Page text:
In the case of a corporate investor investing the R1-million, SARS will forego 28% or R280 000 in tax, and get the R280 000 back when the exploration company begins making profits in the future. In the case of an individual investor, SARS will forego 45% or R450 000 and get that R450 000 back when the exploration company begins making profit in the future.


The flow-through share model can be further explained as:

  • the investor concluding a subscription agreement with an operating company for a share called a flow-through share;
  • this share providing the investor with all the rights of an ordinary shareholder but also a right to deduct exploration expenditure incurred by the operating company which will reduce the investor's normal tax liability;
  • the operating company incurring exploration expenditure qualifying for a deduction from its taxable income and choosing to renounce a portion or the full amount of such expenditure to the holders of the flow-through shares in the year in which such expenditure has been incurred;
  • the operating company losing its right to deduct such expenditure to the extent that the expenditure has been renounced;
  • the holders of the flow-through shares then becoming entitled to deduct their portion of the expenditure renounced by the operating company from their taxable income; and
  • this deduction in aggregate being limited to the expenditure incurred by the investor in acquiring the flow-through shares.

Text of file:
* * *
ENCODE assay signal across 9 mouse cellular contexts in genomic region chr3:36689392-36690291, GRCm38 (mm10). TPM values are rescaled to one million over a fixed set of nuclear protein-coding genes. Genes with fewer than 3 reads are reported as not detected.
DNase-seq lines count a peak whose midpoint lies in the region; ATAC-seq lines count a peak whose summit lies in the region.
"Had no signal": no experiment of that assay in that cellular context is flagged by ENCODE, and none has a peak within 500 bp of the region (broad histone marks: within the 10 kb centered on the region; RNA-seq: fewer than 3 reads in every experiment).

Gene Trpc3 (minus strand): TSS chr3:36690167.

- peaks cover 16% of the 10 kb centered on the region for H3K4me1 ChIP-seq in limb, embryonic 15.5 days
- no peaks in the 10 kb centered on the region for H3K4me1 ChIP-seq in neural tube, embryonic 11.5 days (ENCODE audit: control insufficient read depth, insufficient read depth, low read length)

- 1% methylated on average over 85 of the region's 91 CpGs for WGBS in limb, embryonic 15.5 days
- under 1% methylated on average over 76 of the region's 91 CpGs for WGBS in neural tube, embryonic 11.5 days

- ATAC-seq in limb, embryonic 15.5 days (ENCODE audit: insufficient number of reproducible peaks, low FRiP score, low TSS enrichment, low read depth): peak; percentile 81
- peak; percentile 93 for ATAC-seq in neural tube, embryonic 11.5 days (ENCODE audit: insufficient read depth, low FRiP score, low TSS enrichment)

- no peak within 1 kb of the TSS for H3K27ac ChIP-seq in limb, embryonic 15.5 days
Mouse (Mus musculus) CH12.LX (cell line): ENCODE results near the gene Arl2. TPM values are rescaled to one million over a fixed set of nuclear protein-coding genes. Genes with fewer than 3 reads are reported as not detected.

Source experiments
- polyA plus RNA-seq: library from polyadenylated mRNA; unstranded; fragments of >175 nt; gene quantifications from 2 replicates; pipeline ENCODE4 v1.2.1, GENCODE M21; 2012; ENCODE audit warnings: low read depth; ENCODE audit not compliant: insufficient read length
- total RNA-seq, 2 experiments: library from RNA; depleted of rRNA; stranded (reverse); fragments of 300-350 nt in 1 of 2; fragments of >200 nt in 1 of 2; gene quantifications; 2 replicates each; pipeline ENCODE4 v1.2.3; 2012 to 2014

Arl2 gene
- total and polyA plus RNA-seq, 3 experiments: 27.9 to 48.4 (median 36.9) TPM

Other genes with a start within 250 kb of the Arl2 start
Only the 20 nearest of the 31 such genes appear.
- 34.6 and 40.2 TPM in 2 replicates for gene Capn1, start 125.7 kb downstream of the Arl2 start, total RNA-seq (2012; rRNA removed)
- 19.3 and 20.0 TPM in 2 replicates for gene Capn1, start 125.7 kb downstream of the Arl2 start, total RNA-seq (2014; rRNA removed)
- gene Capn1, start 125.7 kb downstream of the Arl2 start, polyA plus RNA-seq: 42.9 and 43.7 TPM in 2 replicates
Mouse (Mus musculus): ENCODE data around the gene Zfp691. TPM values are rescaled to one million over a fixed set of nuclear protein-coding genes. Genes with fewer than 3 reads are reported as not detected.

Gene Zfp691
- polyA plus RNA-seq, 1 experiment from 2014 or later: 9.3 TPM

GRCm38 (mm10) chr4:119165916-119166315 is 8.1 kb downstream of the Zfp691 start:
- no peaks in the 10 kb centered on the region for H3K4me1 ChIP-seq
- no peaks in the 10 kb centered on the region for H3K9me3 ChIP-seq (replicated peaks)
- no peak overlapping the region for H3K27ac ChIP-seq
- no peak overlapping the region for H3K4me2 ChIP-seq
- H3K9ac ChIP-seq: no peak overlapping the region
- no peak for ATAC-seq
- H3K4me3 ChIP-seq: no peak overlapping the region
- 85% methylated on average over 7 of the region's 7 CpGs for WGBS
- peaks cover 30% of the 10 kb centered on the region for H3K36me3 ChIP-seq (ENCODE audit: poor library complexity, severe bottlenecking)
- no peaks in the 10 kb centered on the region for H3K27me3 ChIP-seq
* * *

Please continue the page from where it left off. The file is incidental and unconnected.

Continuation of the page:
South Africa’s mining exploration budget has decreased from $404-million in 2007 to considerably less than $100-million in 2018 and South Africa’s share of global exploration budgets has decreased to 1% in 2018.

A country that does not explore for new minerals runs the risk of being marginalised as a mining jurisdiction.

Exploration is a high-risk activity. Large mining houses largely engage in brownfield exploration, however most greenfield exploration is conducted by junior mining companies, which rely on venture capital raised in capital markets.

Tax incentives are necessary to attract investors into exploration ventures. The Canadians have been highly successful in developing these specialist junior exploration companies largely by using the flow-through share tax incentive model to attract equity investors into the sector.

S&P Global estimates that exploration spend grew beyond $10.5-billion in 2019.

Using data from a typical junior mining company to calculate the economic contribution of the exploration stage, two scenarios were modelled, one based on South Africa’s exploration budget increasing by 1% and another on it increasing by 5%.

On a 1%-higher exploration budget of R1.8-billion, 5 500 jobs could be created at a total potential impact on tax revenue of R532-million while on a 5%-higher exploration budget of $8.8-billion, 27 700 jobs could be created at a total potential impact on tax revenue of R2.7-billion.